Bring Me the Horizon’s ‘amo’ earns its Grammy nomination


Every year, the Grammy nominations list gets dropped and I am always half curious to see what artists, tracks and records get nominated.
Every year, there are artists who really shouldn’t be nominated, but they are because of popularity and not on musical influence (cough, cough Greta Van Fleet). But each year, there are some interesting nominees.
This year some of the standouts are: Janelle Monae’s record “Dirty Computer,” Jon Hopkin’s record “Singularity,” SOPHIE’s record “Oil of Every Pearl’s Un-Inside,” Deafheaven’s track “Honeycomb,” Between the Buried and Me’s track “Condemned to the Gallows,” Bring Me the Horizon’s track “Mantra” and a handful of other artists.
Bring Me the Horizon honestly was the most interesting to me because, as of now, they are one of the biggest names in alternative rock and they have a unique story of where they started from. So why are they getting nominated now?
Well let’s start from the beginning. “Count Your Blessings,” their debut record, and “Suicide Season” see the band dabbling in sounds of deathcore and death metal, which grants them a significant following in those styles of music. But in general the sound was nothing hugely different from what was coming out of those scenes in the mid-2000s
Their third and fourth records see the band go into a cleaner-produced but still significantly heavy sound with metalcore, and respectively gaining a more interesting following since they were able to create more of a unique sound.
Their fifth record “That’s the Spirit,” shows the band completely departing from the heavy sound and going for a complete pop sound, which at the time sounded nice, but with more listens shows the lack of creativity the band had at the time, as well as, a loss of old followers, but a gain of new followers.
Present day, we have “amo,” which sees the band collectively bring together a huge range of sounds, styles and features, but at its core it sees the band exploring and experimenting with sounds that they couldn’t perfect on their previous full-length album.
At the end of the day this is a pretty significant step in the right direction since the band is able to blend several different genres, but in a unique and different way than any other artist has been able to do before.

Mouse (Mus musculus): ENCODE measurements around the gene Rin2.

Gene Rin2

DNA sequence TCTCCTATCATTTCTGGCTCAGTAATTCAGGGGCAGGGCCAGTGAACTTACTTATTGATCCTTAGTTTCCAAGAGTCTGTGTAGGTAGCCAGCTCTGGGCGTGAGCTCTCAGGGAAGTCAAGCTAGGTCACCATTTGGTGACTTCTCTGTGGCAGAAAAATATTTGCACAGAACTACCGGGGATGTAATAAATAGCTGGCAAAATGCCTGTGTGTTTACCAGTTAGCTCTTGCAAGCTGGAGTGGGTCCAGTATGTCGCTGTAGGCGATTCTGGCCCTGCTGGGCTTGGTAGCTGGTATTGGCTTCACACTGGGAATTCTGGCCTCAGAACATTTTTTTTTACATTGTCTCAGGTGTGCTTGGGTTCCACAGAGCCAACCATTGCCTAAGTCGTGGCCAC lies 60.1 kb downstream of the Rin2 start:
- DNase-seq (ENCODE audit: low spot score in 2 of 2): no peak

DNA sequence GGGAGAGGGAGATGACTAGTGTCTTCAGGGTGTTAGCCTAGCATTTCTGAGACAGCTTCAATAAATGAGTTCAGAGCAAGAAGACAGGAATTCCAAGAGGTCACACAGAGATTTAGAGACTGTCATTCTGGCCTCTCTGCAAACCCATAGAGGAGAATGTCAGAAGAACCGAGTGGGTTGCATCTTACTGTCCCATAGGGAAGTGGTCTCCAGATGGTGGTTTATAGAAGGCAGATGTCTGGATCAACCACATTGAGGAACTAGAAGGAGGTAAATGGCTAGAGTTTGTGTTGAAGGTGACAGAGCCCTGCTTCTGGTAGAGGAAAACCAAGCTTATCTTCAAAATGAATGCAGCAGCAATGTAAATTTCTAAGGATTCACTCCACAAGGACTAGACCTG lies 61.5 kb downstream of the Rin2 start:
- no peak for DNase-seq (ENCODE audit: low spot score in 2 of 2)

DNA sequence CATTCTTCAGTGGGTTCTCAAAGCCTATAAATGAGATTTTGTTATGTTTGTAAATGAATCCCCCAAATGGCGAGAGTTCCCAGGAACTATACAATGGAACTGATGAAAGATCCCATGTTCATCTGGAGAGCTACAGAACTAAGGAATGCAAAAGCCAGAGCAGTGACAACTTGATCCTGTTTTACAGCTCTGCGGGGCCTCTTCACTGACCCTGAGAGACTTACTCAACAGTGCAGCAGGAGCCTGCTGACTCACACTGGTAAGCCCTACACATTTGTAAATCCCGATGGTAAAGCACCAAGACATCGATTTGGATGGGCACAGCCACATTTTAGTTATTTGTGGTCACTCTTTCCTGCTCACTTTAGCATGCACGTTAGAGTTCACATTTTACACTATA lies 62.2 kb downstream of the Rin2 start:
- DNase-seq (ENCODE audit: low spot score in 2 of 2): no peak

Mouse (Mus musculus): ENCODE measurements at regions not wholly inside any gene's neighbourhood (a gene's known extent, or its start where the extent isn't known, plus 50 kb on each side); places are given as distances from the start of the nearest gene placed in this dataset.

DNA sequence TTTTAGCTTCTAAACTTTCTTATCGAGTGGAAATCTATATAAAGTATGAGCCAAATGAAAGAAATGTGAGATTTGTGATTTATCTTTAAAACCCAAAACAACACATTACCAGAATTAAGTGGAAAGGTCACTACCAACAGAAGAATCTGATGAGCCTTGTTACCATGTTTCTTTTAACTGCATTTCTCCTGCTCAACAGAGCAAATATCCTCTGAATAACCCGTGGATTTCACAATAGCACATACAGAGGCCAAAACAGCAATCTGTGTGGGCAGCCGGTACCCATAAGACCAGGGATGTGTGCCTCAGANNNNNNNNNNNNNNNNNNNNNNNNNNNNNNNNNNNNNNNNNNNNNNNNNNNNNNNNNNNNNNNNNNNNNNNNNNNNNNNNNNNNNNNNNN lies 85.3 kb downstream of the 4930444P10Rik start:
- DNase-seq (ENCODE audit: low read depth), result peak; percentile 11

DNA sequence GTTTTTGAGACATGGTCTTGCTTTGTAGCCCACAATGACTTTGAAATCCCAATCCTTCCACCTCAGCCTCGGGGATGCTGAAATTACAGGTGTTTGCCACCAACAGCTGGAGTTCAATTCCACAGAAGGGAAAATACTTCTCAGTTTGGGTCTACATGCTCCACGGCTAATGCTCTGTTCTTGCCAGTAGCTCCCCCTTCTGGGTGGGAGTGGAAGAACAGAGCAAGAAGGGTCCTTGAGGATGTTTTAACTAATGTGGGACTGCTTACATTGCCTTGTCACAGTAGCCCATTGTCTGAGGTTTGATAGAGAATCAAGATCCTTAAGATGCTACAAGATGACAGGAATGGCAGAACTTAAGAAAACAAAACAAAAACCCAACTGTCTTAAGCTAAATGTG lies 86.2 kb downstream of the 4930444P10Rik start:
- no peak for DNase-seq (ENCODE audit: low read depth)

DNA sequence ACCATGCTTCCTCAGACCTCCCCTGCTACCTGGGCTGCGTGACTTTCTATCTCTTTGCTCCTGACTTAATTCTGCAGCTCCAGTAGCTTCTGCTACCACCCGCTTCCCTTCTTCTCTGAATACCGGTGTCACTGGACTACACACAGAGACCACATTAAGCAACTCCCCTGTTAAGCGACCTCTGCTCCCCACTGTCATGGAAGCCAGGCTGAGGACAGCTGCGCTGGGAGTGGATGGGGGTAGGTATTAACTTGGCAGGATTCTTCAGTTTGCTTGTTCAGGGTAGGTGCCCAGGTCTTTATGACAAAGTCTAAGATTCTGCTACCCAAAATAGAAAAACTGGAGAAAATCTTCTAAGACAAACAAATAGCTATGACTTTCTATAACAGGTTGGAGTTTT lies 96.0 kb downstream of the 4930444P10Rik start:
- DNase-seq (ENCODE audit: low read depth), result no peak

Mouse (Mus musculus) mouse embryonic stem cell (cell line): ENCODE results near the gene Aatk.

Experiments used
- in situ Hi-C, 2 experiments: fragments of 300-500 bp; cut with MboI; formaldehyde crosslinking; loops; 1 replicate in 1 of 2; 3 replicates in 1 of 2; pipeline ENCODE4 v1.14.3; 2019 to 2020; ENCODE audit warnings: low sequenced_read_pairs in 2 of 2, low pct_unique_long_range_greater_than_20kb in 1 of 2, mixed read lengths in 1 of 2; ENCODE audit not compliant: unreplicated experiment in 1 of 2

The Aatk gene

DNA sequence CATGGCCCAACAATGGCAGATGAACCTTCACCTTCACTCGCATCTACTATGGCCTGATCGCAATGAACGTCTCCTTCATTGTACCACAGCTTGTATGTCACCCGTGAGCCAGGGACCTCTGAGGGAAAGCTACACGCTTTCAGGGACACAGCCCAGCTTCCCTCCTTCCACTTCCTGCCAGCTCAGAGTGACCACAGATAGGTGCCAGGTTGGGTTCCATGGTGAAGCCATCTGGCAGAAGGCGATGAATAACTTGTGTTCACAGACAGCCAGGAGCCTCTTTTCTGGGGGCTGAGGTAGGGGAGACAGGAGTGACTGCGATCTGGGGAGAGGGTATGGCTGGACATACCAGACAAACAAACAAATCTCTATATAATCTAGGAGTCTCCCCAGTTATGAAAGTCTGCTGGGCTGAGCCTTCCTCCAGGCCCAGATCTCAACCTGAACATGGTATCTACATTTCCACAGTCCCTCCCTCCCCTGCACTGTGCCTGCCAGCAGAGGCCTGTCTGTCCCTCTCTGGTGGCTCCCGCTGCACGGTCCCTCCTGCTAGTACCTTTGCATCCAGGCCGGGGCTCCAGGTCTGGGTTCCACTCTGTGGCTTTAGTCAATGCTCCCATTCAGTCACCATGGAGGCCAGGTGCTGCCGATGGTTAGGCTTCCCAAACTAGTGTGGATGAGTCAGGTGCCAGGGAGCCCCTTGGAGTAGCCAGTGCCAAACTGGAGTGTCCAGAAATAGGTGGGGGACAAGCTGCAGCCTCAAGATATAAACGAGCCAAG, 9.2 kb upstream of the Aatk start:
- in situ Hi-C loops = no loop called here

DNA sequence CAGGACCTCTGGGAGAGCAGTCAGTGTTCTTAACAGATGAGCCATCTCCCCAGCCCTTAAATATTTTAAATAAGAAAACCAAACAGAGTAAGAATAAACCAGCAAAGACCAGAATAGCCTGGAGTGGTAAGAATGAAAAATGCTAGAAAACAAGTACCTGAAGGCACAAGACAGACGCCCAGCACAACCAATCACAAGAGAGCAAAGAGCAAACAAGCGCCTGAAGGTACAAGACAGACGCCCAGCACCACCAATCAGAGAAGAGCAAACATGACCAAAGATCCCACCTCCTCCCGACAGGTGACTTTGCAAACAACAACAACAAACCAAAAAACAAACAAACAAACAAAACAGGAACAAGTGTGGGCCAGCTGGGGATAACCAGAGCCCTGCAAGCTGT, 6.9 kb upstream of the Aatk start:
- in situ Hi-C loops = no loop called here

For example, let’s take my favorite track “why you gotta kick me when I’m down?” On the surface, it’s an alternative pop track with elements of trap music and dark-wave.
The track starts out as a deconstructed trap-sound with overdubbed horns to add a thick dense wall of sound. But as the track builds, so does the tension with lead singer Oliver Sykes’ vocals and lyrics about divorce. He is able to create a dystopian sound using nothing more than trap high hats, dense horns and heavy synth drums.
Another great example is the most experimental track on the record, “heavy metal,” featuring Rahzel, formerly a member of the hip-hop group The Roots.
The track seamlessly blends this hard-rock sound, i.e. heavy grooves and chords, but Rahzel adds some sweet yet dense beat-boxing parts that create an interesting layer of sound to the heaviness of the track.
In many cases, I would feel this idea wouldn’t work, but somehow, the band makes the sounds collide in the best way possible.
Many of the tracks have an extremely interesting and intricate experimentation within it; however, not all the tracks are like that.
For example, the song “medicine” is a run-of-the-mill pop track with your general millennial synth build-up and bland instrumentals.
In conclusion, the band took a significant risk with this new record and in many places the risks pay off.
But, not every song was significant risk taken and so they tried to produce some generic tracks to keep the band on top of the charts, so I give the record a 3.5/5.
So, does the band deserve a Grammy? A simplified answer for the most part is yes since they have created a very unique and intricate part of genre blending I haven’t heard in a while.
Happy listening, Gannon University!

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